supported the NATO intervention in Kosovo. This was largely done on the basis of explicit humanitarian grounds, and with the agreement of key opposition parties. However, this 'fragile consensus' has had to be carefully maintained (Stratfor Update 2000). Germany is also concerned about the 180,000 Kosovar Albanian refugees it has allowed to stay in Germany with initial refugee visas down to March 2000. Likewise, guest workers from the Balkans regions peaking at a total of 400,000 in the 1990s (Dalgaard-Nielsen 2003, p106). Through June 2002, German interior ministers have suggested that Kosovo refugees should be repatriated by the end of the year, though this has resulted in strong protests from Gypsy (Roma) refugees who say they still would be in great danger if returned (Deutsche Welle 2002a). In this context, Germany strongly supports stabilizations plans that would help rebuild the states of former Yugoslavia.
Likewise, the Social Democrats have had to carefully managed their coalition with the ecologist Green party, both at the federal and local level. One of the problems which confronts the Greens is a sense that they may have left their oppositional and radical roles behind them. Likewise, the Greens have had to moderate some of their demands, but has since gained support from the government for the closure of all of Germany's nineteen nuclear power stations (that provide one-third of the country's electricity) by the year 2018 while new laws may place a ban on reprocessing nuclear waste by 2005 (Energy Europe 2001).
In fact the Green-SPD coalition can be disturbed by various controversies within their own ranks, including charges of corruption within the Social Democrats, potential splits within the Greens, by a decline of social service resources, the restructuring of the state pension scheme, and by simple things like the increase of fuel taxes. As a result, in voter surveys during 2000, the SPD dropped to a 38% approval rating, while their opposition the Christian Democrats (CDU) rose to 37%. With the Greens at 6%, and the Free Democrats (FDP) at 9%, this means that the current government alliance slipped somewhat behind its opposition in popularity (Deutsche Welle 2000), though this may include a certain protest effect which will not necessarily be carried through in major elections.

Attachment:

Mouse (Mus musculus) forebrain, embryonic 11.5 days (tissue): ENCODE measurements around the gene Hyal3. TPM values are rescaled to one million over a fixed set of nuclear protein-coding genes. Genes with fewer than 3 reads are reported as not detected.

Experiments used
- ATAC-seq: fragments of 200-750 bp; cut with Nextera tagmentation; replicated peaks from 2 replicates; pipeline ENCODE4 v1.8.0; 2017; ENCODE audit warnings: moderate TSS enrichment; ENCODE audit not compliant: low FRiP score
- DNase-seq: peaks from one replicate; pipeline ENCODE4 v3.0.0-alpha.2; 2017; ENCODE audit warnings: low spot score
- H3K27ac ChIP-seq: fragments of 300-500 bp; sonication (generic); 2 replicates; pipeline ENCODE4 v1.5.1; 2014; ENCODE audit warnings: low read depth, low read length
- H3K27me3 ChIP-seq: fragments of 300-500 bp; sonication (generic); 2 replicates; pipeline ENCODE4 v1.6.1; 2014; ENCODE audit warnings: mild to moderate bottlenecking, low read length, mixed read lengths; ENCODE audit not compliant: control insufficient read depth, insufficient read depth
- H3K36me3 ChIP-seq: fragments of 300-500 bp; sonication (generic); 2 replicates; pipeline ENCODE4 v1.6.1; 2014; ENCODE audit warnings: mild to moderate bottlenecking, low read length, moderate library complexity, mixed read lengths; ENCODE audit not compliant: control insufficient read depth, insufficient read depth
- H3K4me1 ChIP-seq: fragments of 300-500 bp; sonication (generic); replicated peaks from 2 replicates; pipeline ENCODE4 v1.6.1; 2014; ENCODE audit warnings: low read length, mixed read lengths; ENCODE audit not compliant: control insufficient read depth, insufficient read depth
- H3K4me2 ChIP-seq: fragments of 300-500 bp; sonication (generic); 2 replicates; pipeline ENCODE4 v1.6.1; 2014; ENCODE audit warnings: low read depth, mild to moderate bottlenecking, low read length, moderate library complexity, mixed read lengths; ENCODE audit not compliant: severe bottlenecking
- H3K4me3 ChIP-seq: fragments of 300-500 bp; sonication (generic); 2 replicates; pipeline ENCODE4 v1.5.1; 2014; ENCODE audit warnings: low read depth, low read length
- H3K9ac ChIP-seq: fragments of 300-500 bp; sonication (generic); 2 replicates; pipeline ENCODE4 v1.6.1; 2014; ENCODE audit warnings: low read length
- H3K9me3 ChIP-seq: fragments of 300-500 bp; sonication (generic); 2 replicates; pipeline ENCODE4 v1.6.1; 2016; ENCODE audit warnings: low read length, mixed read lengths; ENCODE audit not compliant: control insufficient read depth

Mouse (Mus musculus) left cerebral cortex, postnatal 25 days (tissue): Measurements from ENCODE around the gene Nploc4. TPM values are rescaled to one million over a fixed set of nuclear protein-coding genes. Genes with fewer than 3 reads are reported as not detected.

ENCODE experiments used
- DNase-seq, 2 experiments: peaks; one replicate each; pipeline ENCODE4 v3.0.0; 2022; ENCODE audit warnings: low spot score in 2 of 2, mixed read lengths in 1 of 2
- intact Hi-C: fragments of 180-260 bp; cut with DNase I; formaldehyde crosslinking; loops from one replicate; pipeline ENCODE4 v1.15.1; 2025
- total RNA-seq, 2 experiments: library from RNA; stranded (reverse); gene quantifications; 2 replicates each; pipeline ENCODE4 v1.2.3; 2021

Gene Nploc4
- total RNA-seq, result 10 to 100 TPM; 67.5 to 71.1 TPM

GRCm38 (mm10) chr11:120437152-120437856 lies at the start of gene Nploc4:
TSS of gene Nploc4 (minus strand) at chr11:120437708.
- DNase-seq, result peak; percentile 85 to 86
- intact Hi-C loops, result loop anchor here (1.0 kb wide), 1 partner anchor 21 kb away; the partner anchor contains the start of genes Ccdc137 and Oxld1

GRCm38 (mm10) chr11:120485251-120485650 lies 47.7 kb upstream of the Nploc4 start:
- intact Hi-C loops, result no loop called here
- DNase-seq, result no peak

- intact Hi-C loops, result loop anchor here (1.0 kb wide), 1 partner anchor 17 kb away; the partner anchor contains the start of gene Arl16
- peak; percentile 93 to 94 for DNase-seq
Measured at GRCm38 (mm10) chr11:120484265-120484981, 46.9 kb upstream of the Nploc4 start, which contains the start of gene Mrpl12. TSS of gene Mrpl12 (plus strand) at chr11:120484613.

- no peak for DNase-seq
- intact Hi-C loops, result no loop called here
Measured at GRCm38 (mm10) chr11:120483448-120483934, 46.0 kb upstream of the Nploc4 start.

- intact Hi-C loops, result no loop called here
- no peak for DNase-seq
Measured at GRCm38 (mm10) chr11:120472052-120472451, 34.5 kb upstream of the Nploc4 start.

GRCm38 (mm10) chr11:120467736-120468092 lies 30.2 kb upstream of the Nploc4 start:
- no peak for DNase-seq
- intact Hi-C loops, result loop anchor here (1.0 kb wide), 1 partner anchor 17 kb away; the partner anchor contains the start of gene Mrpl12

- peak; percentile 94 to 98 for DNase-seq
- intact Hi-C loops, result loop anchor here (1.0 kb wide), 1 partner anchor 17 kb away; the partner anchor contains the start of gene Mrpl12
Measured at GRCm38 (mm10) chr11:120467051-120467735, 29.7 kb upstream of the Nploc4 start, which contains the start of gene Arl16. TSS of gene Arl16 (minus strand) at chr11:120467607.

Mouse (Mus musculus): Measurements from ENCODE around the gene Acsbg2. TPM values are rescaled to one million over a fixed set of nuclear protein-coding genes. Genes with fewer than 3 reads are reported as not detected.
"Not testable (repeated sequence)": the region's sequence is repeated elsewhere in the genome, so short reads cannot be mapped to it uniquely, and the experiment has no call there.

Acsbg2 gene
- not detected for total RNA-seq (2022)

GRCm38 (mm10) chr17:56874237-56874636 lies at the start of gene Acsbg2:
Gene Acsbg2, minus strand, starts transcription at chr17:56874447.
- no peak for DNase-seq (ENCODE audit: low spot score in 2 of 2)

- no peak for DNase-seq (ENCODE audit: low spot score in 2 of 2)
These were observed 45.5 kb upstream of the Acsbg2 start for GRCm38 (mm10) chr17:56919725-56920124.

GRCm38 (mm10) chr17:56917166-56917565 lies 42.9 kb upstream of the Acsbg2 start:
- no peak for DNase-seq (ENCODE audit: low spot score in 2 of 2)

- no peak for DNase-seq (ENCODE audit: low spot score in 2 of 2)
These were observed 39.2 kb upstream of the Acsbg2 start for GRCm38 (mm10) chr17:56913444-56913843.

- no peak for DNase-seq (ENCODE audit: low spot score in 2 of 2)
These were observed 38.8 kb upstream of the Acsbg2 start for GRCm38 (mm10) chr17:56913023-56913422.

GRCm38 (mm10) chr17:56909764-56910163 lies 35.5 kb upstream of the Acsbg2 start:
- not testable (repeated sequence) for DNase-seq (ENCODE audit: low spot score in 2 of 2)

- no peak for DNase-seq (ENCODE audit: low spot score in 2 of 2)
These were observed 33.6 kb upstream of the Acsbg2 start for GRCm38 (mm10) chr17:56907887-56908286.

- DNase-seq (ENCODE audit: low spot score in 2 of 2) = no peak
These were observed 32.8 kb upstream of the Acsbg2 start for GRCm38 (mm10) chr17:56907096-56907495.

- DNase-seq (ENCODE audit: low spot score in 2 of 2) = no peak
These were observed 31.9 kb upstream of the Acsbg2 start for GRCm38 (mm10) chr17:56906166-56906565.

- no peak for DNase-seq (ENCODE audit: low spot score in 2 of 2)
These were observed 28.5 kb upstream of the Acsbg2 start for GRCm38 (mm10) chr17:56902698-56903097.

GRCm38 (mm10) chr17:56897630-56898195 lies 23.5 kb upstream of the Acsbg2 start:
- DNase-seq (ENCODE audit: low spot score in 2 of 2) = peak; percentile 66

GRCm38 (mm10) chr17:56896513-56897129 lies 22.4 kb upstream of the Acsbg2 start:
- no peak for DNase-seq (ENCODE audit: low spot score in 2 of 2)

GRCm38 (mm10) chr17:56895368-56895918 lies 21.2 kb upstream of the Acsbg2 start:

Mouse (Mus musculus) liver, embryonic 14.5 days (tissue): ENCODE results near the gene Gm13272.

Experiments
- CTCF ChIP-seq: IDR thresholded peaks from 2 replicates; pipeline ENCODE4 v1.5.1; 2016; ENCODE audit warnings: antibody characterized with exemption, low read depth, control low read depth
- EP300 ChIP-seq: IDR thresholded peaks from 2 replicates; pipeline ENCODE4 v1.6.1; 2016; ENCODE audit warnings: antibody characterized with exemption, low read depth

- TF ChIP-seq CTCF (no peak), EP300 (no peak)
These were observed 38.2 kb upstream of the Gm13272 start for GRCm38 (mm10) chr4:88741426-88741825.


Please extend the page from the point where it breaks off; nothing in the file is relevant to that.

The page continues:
At the same time, from 2001, the chairwoman of the Christian Democrats (CDU), Angela Merkel, had begun to run a strong campaign designed to mobilise support among a range of voters in Germany: she has been critical of the current immigration policy, has argued for the return of a strong state able to support law and order, and has criticised any emerging multiculturalism within the German context, and argued for a return to an active German ‘national pride’ (Cohen 2001; for problems with this unless set within the context of European sensibilities, see Haas 2002). In May 2002 she called for serious reform in the German labour market, arguing that a reduction in bureaucratic blockages would cause a boost in employment in following years (Deutsche Welle 2002c).
One of the issues that has emerged in the last two years has been the status of foreign policy. In general, Germany under Schroeder has followed the path towards integration within Europe, but with a slight left of centre approach that tries to give extra protection to the environment and vulnerable groups within German society. However, it has been difficult to fund all levels of government spending at pre-1998 levels, especially while undertaking areas of reform. This has meant that